My friend, Bruce Stokes, started a Facebook page yesterday for “Judeo-Christianity.” See it here.
Bruce is otherwise known as Dr. H. Bruce Stokes, Dean of the School of Behavioral Sciences at California Baptist University and pastor of The Disciple Center in Anaheim, California. He has been in Messianic Jewish circles for a long time and is highly respected as a sociologist in our movement who understands issues of Jewish and gentile identity.
Dr. Stokes has long been an advocate for non-Jews attracted to Messianic Judaism to regard themselves not as de-facto Jews, but as Judeo-Christians. He has also long been building bridges with Christians outside our movement who want to embrace some Judaic traditions.
In this post, I want to explain what makes Judeo-Christianity so attractive. If you’re a Messianic Jew and you wonder why so many gentiles are interested, I hope these points resonate with you. If you’re a mainstream Jew befuddled by the magnetism of MJ for gentiles, here you go. If you are a Judeo-Christian (or a Messianic gentile or a Christian with Judaic interests), I hope you see a little of yourself here. And I have no doubt I’ve missed something or that there is more to the attraction that I am capturing here. I’d love to hear your reasons or something of your passion and story (briefly, please).
Putting the Whole Bible Back Together
The Bible for Christians has been bifurcated for too long. Too many people flipped back to those pages earlier than Matthew and found something good in there. Too few people have been satisfied with replacement theology, old-style sermons and commentaries that call Israel the Church, churches using some laws (tithing) and denouncing others (Sabbath).
The “standard canonical narrative” skips Israel: CREATION – FALL – REDEMPTION – CONSUMMATION. In other words, skip from Genesis 3 to Matthew 26, from Adam and Eve to the cross of Jesus. Nothing in between is needed. God made the world. People fell away from God. Jesus came to bring us back together. Jesus is returning to heal the world. Who needs Israel?
Your Bible will be a lot smaller if you cut out Genesis 4 – Matthew 25 (plus the majority of Mark, Luke, and John).
It’s About the Age to Come, Stupid
The nations, goyim, gentiles, will come to the mountain of the house of the Lord to learn Torah. So say Isaiah 2 and Micah 4.
The nations will keep Sukkot. God blesses foreigners who draw near and keep the Sabbath. God will call gentiles by his name. God will even take some from the nations as priests. Yes, all this is in the Hebrew Bible. If you don’t know the references, where have you been?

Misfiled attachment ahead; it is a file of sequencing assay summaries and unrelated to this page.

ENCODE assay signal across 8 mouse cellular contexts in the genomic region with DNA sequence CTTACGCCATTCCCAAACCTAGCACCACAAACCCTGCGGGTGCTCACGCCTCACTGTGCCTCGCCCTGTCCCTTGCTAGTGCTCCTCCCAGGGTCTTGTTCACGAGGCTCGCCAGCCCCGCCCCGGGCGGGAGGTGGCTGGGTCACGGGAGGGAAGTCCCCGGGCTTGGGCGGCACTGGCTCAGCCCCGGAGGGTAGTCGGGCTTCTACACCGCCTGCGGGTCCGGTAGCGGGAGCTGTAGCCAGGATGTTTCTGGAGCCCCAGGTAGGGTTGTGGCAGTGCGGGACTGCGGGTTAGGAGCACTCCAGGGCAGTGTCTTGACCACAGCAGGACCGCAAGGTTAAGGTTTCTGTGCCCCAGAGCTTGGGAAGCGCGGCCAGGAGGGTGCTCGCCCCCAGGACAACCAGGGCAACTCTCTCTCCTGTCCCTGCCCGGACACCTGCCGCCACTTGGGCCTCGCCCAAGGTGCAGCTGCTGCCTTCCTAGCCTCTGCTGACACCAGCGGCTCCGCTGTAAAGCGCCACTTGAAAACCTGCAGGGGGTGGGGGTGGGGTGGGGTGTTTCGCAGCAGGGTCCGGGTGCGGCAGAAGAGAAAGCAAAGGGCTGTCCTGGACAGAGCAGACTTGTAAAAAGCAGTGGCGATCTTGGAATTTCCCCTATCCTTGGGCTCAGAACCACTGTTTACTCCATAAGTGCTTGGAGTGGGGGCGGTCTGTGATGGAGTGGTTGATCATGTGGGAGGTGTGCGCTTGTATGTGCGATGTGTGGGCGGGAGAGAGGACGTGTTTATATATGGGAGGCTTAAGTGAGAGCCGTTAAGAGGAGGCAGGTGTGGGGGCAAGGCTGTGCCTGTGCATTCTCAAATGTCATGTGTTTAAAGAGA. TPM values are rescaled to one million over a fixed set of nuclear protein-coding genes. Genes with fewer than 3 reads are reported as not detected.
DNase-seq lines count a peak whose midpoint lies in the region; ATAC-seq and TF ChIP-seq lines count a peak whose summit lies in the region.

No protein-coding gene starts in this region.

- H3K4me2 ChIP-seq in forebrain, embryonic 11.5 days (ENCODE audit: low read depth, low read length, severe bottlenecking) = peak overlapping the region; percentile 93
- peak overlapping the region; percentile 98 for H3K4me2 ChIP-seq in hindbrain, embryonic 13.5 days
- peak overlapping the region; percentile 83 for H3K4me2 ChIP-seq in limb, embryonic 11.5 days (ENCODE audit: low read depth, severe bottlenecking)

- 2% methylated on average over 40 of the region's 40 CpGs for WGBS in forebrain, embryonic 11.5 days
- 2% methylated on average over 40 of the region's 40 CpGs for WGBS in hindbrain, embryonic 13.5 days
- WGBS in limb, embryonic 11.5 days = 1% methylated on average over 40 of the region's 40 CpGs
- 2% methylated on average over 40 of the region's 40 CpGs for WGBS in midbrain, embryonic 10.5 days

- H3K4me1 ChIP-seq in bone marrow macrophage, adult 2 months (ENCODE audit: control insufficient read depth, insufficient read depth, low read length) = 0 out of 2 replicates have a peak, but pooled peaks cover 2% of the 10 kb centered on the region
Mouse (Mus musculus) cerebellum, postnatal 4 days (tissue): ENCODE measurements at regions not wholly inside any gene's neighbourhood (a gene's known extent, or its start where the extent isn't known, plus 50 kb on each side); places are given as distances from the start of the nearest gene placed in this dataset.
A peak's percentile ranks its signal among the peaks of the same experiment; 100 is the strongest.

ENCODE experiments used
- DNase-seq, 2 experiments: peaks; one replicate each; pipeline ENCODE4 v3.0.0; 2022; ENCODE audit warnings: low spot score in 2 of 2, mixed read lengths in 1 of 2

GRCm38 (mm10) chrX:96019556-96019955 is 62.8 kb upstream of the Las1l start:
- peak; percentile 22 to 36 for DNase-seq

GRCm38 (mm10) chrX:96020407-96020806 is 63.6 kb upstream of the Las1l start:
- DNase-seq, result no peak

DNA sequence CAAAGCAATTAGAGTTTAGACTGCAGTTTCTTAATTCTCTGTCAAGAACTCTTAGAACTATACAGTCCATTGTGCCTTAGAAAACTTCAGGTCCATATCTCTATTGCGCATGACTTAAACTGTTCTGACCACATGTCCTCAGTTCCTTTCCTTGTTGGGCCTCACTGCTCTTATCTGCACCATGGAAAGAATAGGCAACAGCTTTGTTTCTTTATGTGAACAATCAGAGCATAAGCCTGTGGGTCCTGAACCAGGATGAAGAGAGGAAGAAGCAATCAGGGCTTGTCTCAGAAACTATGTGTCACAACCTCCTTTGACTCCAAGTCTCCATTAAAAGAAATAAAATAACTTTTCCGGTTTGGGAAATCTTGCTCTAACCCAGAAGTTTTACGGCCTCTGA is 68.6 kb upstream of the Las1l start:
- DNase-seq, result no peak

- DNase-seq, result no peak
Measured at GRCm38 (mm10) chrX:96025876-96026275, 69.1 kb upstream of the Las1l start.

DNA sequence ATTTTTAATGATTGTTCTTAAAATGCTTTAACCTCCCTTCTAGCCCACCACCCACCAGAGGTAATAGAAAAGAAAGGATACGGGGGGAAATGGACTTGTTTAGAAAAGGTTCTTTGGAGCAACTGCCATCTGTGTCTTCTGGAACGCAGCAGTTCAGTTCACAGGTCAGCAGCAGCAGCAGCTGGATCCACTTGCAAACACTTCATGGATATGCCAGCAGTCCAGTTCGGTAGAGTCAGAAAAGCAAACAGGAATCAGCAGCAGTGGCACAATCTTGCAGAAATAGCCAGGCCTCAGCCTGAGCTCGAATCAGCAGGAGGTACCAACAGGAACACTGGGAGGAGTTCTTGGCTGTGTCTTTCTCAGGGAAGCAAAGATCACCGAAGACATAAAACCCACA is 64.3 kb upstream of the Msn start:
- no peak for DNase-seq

Many non-Jews are captivated by the way things will be in the Age to Come and want to live a foretaste of it now. Some have assumed (wrongly, in my much-published opinion) that all Christians must start keeping Torah now. Others see a distinction between Jewish and non-Jewish relation to Torah (like me). But the urge should be understandable in either direction.
The Tradition-Less Need Traditions
The free churches, evangelicals, the charismatics, and pentecostals lack tradition. They don’t have a “Common Book of Prayer.” They get bored with spontaneous prayers and vanilla services lacking depth and connection to anything ancient.
Some have turned to Celtic traditions in Christianity. Others have turned to early Roman church practices.
A lot of people don’t want to go back to the Roman empire. They want to go back to something earlier. They see in Judaism a tradition that could add depth to Christian faith.
And with the right understanding of Jewish identity and calling, I think this is a good thing. I have a book with the Southern Baptist publishing house teaching Christians about the feasts (see it here).
Summary and Forecast
I predict that Judeo-Christianity will keep growing. I think Christians in various streams of church life will increasingly seek out Jewish speakers, Jewish friends, insight into Jewish practices, and Jewish roots of Jesus and Christian faith. I think many, a small segment, will come into Messianic Jewish congregations and Judeo-Christian congregations.
I think we’ve only seen the beginning. What do you think?